The 2014 mid-term elections are coming, with the political season upon us. It is all so familiar—the ads on TV, knocks on the door, and calls during dinner as candidates vie for the hearts, minds, and votes of America’s electorate. Unfortunately, these elections are also gearing up, in ways reminiscent of the past, to be accompanied by high levels of activity to restrict the electorate’s ability to vote. Unless Congress acts very quickly, these elections will be the first in fifty years not protected by Section 5 of the Voting Rights Act. For the leaders of our nation—those who came to Congress to serve the American people and protect our democracy—the gutting of our Voting Rights Act should be a call to arms.
There is no doubt that we are seeing a more divided electorate and a more divided Congress. But there is one thing that most of us should be able to agree upon: Every eligible American citizen has a right to go to the polls, to cast a vote, and to have that vote counted. This is a fundamental American freedom, a cornerstone of our democracy, and one of our proudest traditions.
In the past two election cycles, we have seen an increase in legislation, policies, and practices designed to strategically and systematically limit Americans’ ability to vote. And a year ago today, in Shelby County v. Holder, the Supreme Court gutted the core of our Voting Rights Act with a divided and controversial decision. The decision struck down the formula that determined which states and localities, because of a history of voter discrimination, had to obtain federal approval prior to implementing changes in voting laws. Prior to Shelby, on hundreds of occasions, federal review stopped states from rigging voting rules against their own citizens.
The Shelby decision and nullification of federal review marked a devastating and monumental setback for voting rights in America. Within twenty minutes of the Supreme Court’s decision, the attorney general of Texas announced he would implement a restrictive voter ID law that Section 5 of the Voting Rights Act had blocked. Other states such as North Carolina and Alabama enacted similarly restrictive laws.
During the 2014 election, new voting restrictions will be in effect for the first time in a major federal election in up to nine states, pending court challenges. As we near the election, this situation may well worsen. Without the protections of Section 5 of the Voting Rights Act, some officials will do everything in their power to attempt to institute restrictive voting measures. For example, in certain states, Secretaries of State may move polling places without considering the effect upon all communities and without giving sufficient notice to those affected. Whether or not the intent to restrict the vote can be proven before Election Day, these actions, if not challenged, will undermine the values of American democracy.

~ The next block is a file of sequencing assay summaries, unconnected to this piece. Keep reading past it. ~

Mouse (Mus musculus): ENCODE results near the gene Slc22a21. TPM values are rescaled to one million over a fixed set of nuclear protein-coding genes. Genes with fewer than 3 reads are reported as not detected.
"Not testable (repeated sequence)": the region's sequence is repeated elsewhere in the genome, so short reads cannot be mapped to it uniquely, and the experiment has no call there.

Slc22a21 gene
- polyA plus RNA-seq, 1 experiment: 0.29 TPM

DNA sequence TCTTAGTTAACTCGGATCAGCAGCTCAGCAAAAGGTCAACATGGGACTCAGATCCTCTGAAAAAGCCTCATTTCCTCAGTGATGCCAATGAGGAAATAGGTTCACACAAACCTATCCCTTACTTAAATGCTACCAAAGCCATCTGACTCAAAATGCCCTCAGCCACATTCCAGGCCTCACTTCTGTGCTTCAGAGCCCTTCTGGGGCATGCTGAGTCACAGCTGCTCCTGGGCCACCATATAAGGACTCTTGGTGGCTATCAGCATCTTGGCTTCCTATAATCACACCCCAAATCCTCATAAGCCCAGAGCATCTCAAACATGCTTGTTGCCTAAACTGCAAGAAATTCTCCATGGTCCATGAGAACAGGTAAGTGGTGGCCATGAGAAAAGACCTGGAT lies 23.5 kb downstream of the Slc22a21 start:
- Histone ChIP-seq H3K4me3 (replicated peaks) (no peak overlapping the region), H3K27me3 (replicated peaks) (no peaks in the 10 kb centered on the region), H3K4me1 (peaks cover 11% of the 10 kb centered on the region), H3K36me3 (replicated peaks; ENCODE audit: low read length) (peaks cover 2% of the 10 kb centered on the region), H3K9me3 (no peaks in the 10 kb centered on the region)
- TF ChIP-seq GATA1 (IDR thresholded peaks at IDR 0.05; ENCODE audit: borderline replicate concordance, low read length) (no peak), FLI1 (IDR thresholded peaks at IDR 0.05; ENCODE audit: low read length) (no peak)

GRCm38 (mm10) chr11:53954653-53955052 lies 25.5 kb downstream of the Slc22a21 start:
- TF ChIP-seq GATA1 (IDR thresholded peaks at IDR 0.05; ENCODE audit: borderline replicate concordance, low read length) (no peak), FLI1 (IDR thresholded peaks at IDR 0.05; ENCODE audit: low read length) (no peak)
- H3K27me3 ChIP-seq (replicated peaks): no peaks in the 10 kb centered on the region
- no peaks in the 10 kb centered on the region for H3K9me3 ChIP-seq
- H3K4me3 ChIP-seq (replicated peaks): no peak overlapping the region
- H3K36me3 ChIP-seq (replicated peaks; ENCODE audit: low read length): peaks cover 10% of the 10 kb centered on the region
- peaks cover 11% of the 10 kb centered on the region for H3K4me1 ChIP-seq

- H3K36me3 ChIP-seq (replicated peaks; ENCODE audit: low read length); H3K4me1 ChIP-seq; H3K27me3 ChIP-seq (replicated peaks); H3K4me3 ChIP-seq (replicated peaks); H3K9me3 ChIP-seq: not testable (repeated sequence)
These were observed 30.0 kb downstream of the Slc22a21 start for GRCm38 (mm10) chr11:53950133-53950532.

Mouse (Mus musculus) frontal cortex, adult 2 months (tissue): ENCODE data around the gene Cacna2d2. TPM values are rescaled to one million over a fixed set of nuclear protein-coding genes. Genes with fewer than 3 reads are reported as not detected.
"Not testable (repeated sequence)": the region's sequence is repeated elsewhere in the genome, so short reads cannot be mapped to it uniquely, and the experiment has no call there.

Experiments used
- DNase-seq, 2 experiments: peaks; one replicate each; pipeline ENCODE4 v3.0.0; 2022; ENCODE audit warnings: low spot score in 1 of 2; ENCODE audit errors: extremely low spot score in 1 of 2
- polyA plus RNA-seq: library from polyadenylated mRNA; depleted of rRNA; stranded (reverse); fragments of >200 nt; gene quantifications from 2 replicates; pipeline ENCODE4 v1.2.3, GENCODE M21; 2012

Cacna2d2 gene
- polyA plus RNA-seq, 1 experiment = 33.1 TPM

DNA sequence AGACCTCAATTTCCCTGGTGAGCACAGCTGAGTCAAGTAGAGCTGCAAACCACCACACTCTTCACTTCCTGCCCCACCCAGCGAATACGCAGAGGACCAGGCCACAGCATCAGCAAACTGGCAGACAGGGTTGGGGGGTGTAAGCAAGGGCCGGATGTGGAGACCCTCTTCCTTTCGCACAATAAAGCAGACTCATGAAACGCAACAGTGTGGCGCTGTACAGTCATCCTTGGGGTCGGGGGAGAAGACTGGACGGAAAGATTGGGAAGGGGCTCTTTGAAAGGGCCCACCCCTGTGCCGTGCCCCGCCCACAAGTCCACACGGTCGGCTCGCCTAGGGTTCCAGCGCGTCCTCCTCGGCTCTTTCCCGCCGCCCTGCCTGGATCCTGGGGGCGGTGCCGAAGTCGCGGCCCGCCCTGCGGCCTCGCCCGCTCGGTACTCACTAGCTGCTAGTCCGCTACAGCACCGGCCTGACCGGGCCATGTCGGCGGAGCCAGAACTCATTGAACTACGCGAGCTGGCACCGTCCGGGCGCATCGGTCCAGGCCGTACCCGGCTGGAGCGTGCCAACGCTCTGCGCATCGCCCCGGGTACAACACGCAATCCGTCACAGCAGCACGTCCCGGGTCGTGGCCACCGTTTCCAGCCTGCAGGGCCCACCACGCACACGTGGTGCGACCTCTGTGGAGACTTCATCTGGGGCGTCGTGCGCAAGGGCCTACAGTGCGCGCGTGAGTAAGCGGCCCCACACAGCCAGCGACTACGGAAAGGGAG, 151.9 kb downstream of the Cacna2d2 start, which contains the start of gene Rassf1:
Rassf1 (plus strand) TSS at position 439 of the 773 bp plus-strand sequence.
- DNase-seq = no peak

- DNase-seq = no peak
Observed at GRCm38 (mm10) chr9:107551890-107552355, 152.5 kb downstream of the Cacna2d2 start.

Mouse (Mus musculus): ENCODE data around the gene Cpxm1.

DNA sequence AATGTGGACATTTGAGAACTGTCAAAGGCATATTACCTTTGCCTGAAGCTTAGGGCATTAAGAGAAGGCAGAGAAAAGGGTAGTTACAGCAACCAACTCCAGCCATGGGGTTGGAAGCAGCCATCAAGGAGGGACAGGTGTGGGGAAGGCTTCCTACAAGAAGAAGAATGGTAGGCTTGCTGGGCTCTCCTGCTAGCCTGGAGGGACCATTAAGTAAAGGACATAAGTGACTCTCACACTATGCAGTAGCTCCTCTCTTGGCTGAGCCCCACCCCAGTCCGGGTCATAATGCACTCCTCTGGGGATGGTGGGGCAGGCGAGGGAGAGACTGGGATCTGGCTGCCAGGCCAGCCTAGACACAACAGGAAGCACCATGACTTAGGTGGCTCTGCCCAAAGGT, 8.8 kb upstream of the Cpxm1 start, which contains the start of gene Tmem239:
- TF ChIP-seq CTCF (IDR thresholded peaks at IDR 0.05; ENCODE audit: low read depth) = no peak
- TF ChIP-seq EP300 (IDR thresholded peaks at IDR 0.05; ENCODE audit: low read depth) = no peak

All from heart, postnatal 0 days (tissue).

Fighting voting discrimination is not just about protecting minority rights, but it is about protecting the fundamental rights and values of all Americans. That is why for nearly fifty years, the Voting Rights Act has garnered bipartisan support, and why that support must continue today.
Democrats and Republicans must work together to strengthen the Voting Rights Act now. Today, on the one year anniversary of the Shelby decision, the Senate is holding a hearing on a Voting Rights Amendment Act. It is imperative that the Senate and the House of Representatives move in short order to advance this bill, which was introduced in the House by a bipartisan group of members in January.
As we did 50 years ago with the passage of the Civil Rights Act, America must once again make fundamental decisions about what type of nation we want to be. Policies that restrict voting are not the tools of great leaders, but the tricks of those who view our electoral process as a parlor game. It is time for the great leaders in Congress, both Democrat and Republican, to rise up and end these practices. The price of failure is democracy itself.
Conyers has represented copngressional districts in the Detroit-area of Michigan since 1965. He sits on the Judiciary Committee. Arnwine is president and executive dirtector of the Lawyers’ Committee for Civil Rights Under Law.